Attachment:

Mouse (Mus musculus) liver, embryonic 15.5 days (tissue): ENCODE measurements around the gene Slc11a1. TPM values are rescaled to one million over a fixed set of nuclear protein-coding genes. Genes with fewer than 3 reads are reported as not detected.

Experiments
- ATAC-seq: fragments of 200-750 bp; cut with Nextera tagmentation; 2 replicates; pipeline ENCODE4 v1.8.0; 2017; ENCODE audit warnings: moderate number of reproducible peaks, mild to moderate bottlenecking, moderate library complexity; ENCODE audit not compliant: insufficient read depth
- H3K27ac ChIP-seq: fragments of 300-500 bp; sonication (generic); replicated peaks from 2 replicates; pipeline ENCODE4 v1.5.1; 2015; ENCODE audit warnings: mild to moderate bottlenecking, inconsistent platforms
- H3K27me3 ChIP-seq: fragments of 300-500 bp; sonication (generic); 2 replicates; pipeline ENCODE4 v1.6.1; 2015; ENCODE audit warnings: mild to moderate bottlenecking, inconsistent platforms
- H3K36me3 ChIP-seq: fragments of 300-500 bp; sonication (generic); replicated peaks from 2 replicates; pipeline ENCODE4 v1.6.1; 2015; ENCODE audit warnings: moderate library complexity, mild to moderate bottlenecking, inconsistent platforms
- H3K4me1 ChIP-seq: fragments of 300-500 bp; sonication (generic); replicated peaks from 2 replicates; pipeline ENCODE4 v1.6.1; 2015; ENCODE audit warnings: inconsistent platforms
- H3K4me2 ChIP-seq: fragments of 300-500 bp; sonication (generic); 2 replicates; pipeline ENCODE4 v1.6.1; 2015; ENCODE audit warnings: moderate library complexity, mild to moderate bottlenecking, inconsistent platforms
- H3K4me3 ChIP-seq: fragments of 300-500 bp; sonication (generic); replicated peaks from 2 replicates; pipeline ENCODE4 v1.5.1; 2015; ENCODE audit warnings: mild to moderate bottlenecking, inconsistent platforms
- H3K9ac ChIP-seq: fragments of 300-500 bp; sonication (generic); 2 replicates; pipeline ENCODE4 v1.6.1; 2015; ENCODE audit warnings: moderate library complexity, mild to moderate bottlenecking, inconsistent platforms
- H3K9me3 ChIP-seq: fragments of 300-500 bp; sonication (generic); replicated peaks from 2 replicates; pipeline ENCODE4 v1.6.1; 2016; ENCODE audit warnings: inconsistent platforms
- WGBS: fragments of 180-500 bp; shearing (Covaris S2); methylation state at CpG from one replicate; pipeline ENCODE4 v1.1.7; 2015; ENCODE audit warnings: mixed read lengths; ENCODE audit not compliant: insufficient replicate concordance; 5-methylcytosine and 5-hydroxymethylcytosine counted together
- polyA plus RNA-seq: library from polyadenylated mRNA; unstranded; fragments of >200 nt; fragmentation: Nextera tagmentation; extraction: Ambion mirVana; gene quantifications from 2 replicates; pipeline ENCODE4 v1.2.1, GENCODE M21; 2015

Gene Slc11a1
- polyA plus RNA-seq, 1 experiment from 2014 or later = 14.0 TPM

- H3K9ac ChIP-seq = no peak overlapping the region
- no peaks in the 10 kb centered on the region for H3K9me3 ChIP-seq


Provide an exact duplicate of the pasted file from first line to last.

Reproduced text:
Mouse (Mus musculus) liver, embryonic 15.5 days (tissue): ENCODE measurements around the gene Slc11a1. TPM values are rescaled to one million over a fixed set of nuclear protein-coding genes. Genes with fewer than 3 reads are reported as not detected.

Experiments
- ATAC-seq: fragments of 200-750 bp; cut with Nextera tagmentation; 2 replicates; pipeline ENCODE4 v1.8.0; 2017; ENCODE audit warnings: moderate number of reproducible peaks, mild to moderate bottlenecking, moderate library complexity; ENCODE audit not compliant: insufficient read depth
- H3K27ac ChIP-seq: fragments of 300-500 bp; sonication (generic); replicated peaks from 2 replicates; pipeline ENCODE4 v1.5.1; 2015; ENCODE audit warnings: mild to moderate bottlenecking, inconsistent platforms
- H3K27me3 ChIP-seq: fragments of 300-500 bp; sonication (generic); 2 replicates; pipeline ENCODE4 v1.6.1; 2015; ENCODE audit warnings: mild to moderate bottlenecking, inconsistent platforms
- H3K36me3 ChIP-seq: fragments of 300-500 bp; sonication (generic); replicated peaks from 2 replicates; pipeline ENCODE4 v1.6.1; 2015; ENCODE audit warnings: moderate library complexity, mild to moderate bottlenecking, inconsistent platforms
- H3K4me1 ChIP-seq: fragments of 300-500 bp; sonication (generic); replicated peaks from 2 replicates; pipeline ENCODE4 v1.6.1; 2015; ENCODE audit warnings: inconsistent platforms
- H3K4me2 ChIP-seq: fragments of 300-500 bp; sonication (generic); 2 replicates; pipeline ENCODE4 v1.6.1; 2015; ENCODE audit warnings: moderate library complexity, mild to moderate bottlenecking, inconsistent platforms
- H3K4me3 ChIP-seq: fragments of 300-500 bp; sonication (generic); replicated peaks from 2 replicates; pipeline ENCODE4 v1.5.1; 2015; ENCODE audit warnings: mild to moderate bottlenecking, inconsistent platforms
- H3K9ac ChIP-seq: fragments of 300-500 bp; sonication (generic); 2 replicates; pipeline ENCODE4 v1.6.1; 2015; ENCODE audit warnings: moderate library complexity, mild to moderate bottlenecking, inconsistent platforms
- H3K9me3 ChIP-seq: fragments of 300-500 bp; sonication (generic); replicated peaks from 2 replicates; pipeline ENCODE4 v1.6.1; 2016; ENCODE audit warnings: inconsistent platforms
- WGBS: fragments of 180-500 bp; shearing (Covaris S2); methylation state at CpG from one replicate; pipeline ENCODE4 v1.1.7; 2015; ENCODE audit warnings: mixed read lengths; ENCODE audit not compliant: insufficient replicate concordance; 5-methylcytosine and 5-hydroxymethylcytosine counted together
- polyA plus RNA-seq: library from polyadenylated mRNA; unstranded; fragments of >200 nt; fragmentation: Nextera tagmentation; extraction: Ambion mirVana; gene quantifications from 2 replicates; pipeline ENCODE4 v1.2.1, GENCODE M21; 2015

Gene Slc11a1
- polyA plus RNA-seq, 1 experiment from 2014 or later = 14.0 TPM

- H3K9ac ChIP-seq = no peak overlapping the region
- no peaks in the 10 kb centered on the region for H3K9me3 ChIP-seq